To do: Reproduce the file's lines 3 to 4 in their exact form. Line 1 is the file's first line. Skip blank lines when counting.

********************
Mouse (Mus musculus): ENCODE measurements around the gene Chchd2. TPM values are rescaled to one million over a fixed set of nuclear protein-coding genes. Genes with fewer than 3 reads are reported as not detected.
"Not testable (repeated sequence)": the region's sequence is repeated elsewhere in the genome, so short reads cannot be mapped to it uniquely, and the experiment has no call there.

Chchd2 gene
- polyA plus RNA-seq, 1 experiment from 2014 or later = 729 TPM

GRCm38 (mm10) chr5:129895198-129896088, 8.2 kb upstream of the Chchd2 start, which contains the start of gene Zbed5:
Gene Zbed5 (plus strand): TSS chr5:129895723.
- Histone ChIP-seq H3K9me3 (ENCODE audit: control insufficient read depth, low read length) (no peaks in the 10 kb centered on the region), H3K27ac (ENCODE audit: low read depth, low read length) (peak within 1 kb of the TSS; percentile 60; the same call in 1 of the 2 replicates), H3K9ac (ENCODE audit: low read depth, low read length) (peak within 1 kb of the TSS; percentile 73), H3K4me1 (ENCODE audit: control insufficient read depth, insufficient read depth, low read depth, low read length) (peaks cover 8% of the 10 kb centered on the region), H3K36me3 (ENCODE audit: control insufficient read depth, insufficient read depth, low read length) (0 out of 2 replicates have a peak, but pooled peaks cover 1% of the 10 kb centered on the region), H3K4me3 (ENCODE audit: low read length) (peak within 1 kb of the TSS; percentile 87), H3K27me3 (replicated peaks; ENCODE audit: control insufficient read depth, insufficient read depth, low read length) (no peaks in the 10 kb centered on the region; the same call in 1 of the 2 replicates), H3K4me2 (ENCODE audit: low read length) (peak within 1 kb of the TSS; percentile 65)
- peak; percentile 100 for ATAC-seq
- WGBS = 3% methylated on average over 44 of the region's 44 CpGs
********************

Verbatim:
Chchd2 gene
- polyA plus RNA-seq, 1 experiment from 2014 or later = 729 TPM